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Marker to memorialize Vermont's Gold Rush

Vermont's Windsor County gold field was forgotten-until a brief, final spurt in the 1880s.

The town of Five Corners was abandoned in the 1860s. All that remained were cellar holes, stone sluice walls, and rare privy artifacts.

There are no markers for the individual gold mines, according to John P. Dumville, Historic Sites Operations chief for the Vermont Division for Historic Preservation. He said that the old mines are located on private land and no one-at least until later this year-had ever requested a marker or gotten landowner permission to erect a marker. "It is an interesting story," Dumville said.

"My great grandfather, Ira Sumner, was a gold mine worker in Windsor County," cave and mine explorer Rick Pingree told the Rutland Tribune in a 2005 news story. "Unfortunately, there aren't a lot of records from the time."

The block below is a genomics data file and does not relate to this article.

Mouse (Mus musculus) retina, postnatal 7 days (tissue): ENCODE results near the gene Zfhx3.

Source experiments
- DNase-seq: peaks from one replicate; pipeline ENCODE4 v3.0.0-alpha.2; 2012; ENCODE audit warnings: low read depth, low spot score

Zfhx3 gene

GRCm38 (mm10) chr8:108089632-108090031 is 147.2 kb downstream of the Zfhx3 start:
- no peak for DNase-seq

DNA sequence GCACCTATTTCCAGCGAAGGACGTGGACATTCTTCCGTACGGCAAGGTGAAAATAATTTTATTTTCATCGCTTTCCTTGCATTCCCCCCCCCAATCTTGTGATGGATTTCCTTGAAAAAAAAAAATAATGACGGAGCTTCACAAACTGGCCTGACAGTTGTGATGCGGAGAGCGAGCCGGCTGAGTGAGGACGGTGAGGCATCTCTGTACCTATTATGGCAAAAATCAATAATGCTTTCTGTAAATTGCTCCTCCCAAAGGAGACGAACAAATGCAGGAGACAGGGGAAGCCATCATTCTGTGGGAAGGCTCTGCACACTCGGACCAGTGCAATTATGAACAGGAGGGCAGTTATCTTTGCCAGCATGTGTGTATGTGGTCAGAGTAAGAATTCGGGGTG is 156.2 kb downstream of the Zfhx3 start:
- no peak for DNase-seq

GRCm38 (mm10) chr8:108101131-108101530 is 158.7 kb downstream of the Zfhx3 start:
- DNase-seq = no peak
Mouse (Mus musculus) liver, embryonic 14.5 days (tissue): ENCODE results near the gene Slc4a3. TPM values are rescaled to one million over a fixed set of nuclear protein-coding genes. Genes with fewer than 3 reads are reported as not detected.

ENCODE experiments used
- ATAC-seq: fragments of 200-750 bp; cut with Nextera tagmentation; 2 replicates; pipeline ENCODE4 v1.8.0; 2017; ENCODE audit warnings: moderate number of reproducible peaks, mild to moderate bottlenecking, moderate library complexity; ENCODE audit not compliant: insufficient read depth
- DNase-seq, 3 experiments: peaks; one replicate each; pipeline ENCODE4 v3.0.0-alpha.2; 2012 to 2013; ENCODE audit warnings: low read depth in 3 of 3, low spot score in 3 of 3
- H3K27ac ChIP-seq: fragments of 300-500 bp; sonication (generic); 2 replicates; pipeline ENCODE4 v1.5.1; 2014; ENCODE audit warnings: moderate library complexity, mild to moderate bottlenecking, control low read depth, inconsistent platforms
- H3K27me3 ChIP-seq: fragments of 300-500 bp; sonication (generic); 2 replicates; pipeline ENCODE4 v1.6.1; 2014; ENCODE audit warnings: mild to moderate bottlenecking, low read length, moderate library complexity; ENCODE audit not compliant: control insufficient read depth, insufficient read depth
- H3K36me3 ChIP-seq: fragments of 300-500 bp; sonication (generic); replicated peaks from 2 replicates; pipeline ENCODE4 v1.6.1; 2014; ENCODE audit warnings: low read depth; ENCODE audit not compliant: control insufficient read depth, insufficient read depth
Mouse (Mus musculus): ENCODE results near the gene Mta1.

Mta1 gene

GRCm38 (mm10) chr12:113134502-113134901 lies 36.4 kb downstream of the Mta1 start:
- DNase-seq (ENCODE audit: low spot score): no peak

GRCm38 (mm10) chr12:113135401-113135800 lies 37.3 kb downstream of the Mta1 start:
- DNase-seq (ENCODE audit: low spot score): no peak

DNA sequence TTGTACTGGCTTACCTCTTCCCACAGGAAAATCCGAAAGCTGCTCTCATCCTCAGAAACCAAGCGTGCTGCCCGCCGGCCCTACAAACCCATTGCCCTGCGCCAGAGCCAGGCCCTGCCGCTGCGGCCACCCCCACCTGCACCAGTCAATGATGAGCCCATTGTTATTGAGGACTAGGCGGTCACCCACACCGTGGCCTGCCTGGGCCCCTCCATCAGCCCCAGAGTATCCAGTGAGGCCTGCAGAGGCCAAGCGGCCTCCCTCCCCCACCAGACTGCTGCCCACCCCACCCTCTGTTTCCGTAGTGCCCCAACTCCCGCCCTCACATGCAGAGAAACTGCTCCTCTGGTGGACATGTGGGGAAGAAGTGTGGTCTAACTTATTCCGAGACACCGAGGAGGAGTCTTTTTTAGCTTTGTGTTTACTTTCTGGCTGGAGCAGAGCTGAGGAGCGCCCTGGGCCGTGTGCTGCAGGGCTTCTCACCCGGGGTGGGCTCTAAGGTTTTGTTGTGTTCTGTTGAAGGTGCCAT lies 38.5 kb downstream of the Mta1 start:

The state's largest gold-mine operation was the Rooks Mine in Camp Plymouth State Park. It is the only gold mine that is situated, in part, on state-owned land. Vermont's new gold rush historical marker will be situated near the remains of the Rooks Mine.

All other gold mines and test adits are on private property-they are dangerous and off limits to individuals without the owner's permission.

"In 1880, a group of miners returned to the Plymouth Five Corners area and traced placer gold in Buffalo Creek to its source in a quartz vein high on the slope above the creek," according to Pingree. "Two years later, the Rooks Mine was in operation."

Pingree has explored deep inside the abandoned shafts of the Rooks Mine (later known as the Fox Mine); while the mine is dangerous for amateur cavers to enter, even Pingree got spooked inside the mine a few years ago. A companion encountered unstable ground inside the mine's vertical shaft. They quickly abandoned further exploration. Abandoned mines are more dangerous than many caves, according to Pingree.

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